My grandfather Nelson Mandela fought apartheid

I see the parallels with Israel

It took an international effort to end institutionalised racism in my country – now it must happen again, for the Palestinian people


Relatives of 12-year-old Faris Hafez al-Sarasawi at his funeral. He was killed after Israeli soldiers’ intervention in the ‘Great March of Return’ demonstrations in Gaza, October 2018. (Anadolu Agency/Getty Images)

Nkosi Zwelivelile, The Guardian, 11 Oct 2018

My grandfather, Nelson Rolihlahla Mandela, would have turned 100 this year. The world is marking the centenary of his birth and celebrating his leadership in the struggle to end apartheid in South Africa. But while my country has long been free from racist minority rule, the world is not yet free of the crime of apartheid.

Like Madiba and Desmond Tutu before me, I see the eerie similarities between Israel’s racial laws and policies towards Palestinians, and the architecture of apartheid in South Africa. We South Africans know apartheid when we see it. In fact, many recognise that, in some respects, Israel’s regime of oppression is even worse.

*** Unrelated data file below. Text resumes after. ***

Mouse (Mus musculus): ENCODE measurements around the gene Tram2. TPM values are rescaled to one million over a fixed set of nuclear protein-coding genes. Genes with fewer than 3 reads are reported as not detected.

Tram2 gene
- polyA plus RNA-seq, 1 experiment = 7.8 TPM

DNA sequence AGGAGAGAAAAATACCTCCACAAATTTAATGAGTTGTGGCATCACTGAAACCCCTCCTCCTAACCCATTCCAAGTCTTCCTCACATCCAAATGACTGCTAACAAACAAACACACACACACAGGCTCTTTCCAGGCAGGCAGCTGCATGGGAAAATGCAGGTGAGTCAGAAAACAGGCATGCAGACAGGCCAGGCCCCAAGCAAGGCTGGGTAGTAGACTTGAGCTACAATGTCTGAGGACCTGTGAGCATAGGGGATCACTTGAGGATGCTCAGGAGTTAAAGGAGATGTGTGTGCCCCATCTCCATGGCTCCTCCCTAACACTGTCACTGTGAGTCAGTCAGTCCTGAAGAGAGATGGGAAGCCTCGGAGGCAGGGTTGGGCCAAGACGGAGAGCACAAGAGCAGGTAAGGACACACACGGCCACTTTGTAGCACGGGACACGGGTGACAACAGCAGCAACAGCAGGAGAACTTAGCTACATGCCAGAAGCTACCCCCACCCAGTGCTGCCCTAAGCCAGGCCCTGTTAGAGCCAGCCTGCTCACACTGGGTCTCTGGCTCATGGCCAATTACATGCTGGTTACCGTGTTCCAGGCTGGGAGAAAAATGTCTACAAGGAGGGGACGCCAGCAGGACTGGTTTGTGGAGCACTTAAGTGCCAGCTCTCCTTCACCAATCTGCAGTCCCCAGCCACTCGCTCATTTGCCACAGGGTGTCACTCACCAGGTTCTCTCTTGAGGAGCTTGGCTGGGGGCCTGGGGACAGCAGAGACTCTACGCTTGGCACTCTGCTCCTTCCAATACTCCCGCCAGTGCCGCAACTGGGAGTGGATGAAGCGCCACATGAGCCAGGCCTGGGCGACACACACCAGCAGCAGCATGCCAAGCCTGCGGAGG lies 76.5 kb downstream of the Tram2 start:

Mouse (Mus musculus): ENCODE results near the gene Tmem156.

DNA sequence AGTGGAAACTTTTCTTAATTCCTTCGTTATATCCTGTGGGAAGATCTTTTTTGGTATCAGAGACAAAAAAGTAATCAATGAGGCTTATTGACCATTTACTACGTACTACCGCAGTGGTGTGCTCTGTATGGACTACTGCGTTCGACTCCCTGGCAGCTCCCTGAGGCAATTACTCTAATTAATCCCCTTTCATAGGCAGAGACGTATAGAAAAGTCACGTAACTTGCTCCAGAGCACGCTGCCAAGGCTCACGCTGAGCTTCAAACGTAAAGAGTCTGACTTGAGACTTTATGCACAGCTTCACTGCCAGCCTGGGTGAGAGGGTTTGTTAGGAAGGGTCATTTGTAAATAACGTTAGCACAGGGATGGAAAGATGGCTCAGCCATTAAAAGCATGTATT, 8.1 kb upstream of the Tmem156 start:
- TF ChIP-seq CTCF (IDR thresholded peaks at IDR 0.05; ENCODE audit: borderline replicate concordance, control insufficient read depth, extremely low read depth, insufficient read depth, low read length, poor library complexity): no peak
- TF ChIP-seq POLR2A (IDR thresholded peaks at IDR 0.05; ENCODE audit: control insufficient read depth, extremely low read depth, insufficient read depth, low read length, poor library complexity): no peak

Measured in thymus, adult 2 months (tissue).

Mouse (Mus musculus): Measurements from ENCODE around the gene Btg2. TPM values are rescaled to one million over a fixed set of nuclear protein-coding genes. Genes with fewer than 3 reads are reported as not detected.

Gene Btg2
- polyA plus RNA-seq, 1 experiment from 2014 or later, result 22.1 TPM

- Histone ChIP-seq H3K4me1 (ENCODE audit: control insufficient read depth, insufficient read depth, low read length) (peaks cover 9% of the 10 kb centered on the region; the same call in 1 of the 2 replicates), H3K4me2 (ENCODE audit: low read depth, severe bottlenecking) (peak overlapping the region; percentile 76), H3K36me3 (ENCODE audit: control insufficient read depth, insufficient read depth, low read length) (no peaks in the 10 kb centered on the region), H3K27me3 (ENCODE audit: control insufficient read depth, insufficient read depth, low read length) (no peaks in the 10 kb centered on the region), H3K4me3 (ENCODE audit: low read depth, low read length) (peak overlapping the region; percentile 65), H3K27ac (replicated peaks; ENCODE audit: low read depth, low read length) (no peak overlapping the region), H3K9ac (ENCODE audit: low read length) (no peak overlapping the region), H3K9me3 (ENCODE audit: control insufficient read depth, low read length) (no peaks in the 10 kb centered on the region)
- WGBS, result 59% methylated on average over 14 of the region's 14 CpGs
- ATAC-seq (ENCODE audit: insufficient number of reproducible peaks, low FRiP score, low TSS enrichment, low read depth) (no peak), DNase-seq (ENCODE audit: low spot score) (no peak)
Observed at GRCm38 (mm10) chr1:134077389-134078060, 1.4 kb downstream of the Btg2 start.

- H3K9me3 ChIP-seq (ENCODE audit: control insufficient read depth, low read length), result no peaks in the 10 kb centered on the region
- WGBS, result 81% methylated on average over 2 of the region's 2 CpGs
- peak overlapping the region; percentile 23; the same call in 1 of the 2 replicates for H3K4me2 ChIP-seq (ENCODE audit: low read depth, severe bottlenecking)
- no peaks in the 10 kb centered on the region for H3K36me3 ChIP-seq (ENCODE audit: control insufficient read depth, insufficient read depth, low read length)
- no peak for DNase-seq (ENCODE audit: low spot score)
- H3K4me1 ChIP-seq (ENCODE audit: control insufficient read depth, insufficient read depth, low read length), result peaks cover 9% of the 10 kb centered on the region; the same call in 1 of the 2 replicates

Apartheid is defined in international law as an “institutionalised regime of systematic oppression and domination by one racial group over any other”. It is about unequal racial power relations upheld by unjust laws that are intended to deny oppressed groups their rights.

History will judge the governments that fail to stand by human rights and international law

Even before Israel passed its “nation state law” (stipulating that only Jews have the right of self-determination in the country) it was easy to see, for anyone willing to look, that the country’s government was committing the crime of apartheid. Its segregation wall, discriminatory admissions committees, ID-card systems, roads built for settlers which are not accessible to Palestinians, and the bantustan-like fragmentation of the West Bank gave the game away.

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Serious Escalation of Lethal Force in Eastern Gaza Strip

Israeli Forces Kill 7 Civilians, Including a Child

224 Others, Including 42 Children, 3 Women, 3 Journalists and a Paramedic, Are Wounded

The Palestinian Centre for Human Rights (PCHR), Ref: 111/2018, October 12, 2018